• Story alerts
  • Letter to Editor
  • Pin it

Matthew Alice: Every day on my way to work I pass a dairy farm. All the cows in the herd are always facing the same direction. Is there a reason for this? — Anonymous, via email

Are they all waving at you? Got their thumbs stuck out lookin’ for a hitch? Maybe the whoosh as you drive by feels good on their moo-y faces and they like to stand in the optimum spot to enjoy it. Jeez, how should I know what they’re doing? Oh, yeah, I guess I’m supposed to say, “Heck, yes, I can answer this one, Anonymous! Glad someone finally asked!” (Note to self: send research elves out onto the south 40 to check the Alice Institute’s herd of Guernseys.)

I hear the growl of a herd of ATVs. Guess the elves are back. I always insist they appoint a spokeself. In the past, when all those little voices were competing for attention, it was high-pitched bedlam. Such a headache they gave me. So, today’s master of ceremonies says first that they all agree cows are very stupid. Not helpful, I say. But they also agree that cows are very beautiful. Again, not helpful, I say. The cows aren’t talking, so we have no first-hand evidence. I say, get on with it, get on with it. Okay, so the cowmaster said there’s a real reason why we say “a herd of cows.” They group together. Instinct. Protection from predators, the way other animals form big bunches. Every cow heading in the same direction means if they need to hot-foot it out of the area, they’ll all be going the same way. No traffic jams. Nose to butt might not be aesthetically pleasing, but it’s safe.

Hey Matt: I’ve recently developed tinnitus and it got me to wondering; is the sound that we who are afflicted hear in our heads measurable by any instrument or does the mind create the sound? Is there a cure? — Tim Woods, via email

Sorry to hear about your new affliction. I say, SORRY TO HEAR ABOUT YOUR NEW AFFLICTION! (Can I safely assume you’re not 20 anymore? It’s common for tinnitus to set in after age 40 or 50.) Ringing in the ears can certainly interfere with hearing. And “ringing” is only one description. The noise can be clicking, whooshing, pinging, whining — just about any annoying sound man has ever thought of.

The answer to your questions is yes and yes. One whole category of tinnitus (subjective tinnitus) is a sound created in the sufferer’s brain that cannot be heard by another. Perception of sound starts when hairs in our inner ears are jiggled in a particular way, usually by a sound external to us. This stimulates an electrical charge, which zaps to the hearing center of the brain, where the jiggling is interpreted as sound, since that’s what our hearing brain center is expecting. Subjective tinnitus is actually caused not by an external noise, but one of a host of internal problems. One common cause of subjective tinnitus is broken sound-sensing ear hairs. Or some glitch in the neural pathway to the brain. Or some brain malfunction. These sounds can only be “heard” by a physician in an abstract sort of way. Audiological tests can identify the frequency and volume of the sound only you perceive, but they can’t run the sound through an amplifier and fill the room with your annoying ticks and roars.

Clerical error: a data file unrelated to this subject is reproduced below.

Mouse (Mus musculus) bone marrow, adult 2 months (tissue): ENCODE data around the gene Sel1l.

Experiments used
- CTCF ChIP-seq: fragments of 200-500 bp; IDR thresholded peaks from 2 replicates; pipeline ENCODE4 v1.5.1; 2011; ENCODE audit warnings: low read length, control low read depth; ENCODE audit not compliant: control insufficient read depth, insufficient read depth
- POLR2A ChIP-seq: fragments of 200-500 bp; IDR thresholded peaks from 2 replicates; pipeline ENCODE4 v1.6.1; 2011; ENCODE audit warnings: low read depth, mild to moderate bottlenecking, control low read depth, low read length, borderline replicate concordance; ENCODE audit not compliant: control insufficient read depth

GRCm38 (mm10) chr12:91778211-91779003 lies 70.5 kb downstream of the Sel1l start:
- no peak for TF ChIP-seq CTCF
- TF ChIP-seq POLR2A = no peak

Objective tinnitus is another whole category. And a physician can hear your misery through a stethoscope. Objective tinnitus is generally caused by blood-flow anomalies from pulse or blood-vessel problems, jaw movements, muscle spasms, ear-bone difficulties. Any of these can stimulate your auditory centers and cause what you would call tinnitus. But each will produce an audible sound (squishing, whooshing, ticking, etc.) that is very real in the outside world and not just in your head.

Objective tinnitus, apparently, is pretty unusual. The biggest bunch of us have the plain-Jane subjective style. And among the plain-Janes of the Boomer generation are those of us who have tinnitus from too much loud music. Not that anybody’s going to cut back on the dance scene just because they’ll spend the last 40 years of their lives with a continual squeal in their ears. But, wait, even the crumpled-looking hipster 20s types and everybody down to middle-school age is unfortunately doing the same thing to their ears with those iPod buds and Lady Gaga cranked up. But, you’ve all heard that a thousand times. Promise me that years from now you’ll try to hear the plaintive echo of the voices of a thousand audiologists behind that force-five hurricane blowing through your head all day.

  • Story alerts
  • Letter to Editor
  • Pin it

More from SDReader

More from the web

Comments

WesB April 14, 2011 @ 9:36 a.m.

Matthew,

Thank you for the very clear and cogent response to Tim's question. We often see very botched replies to questions about tinnitus, but you clearly did your homework! Thanks so much. For more information about the search for a cure, folks can visit the American Tinnitus Association's website at: ATA.org

Thanks!

Wes Breazeale American Tinnitus Association

0

Jay Allen Sanford April 15, 2011 @ 9:59 a.m.

RE hearing problems from loud music: The Reader's own local-centric feature "Rock Concerts Are Destroying Your Hearing" includes interviews with local musicians, sound engineers, doctors, and more -- http://www.sandiegoreader.com/weblogs...

0

Matthew_Alice April 16, 2011 @ 5:06 p.m.

Many thanks, Wes, for the vote of confidence. We aim to please, and to make it full of facts as well. And thanks Jay for the added info. I think it's actually a pretty important subject, so I hope people will pay attention. Tinnitus is something that can come on by itself (or at least seemingly by itself), so we don't need to urge it on with bad habits.

0

Sign in to comment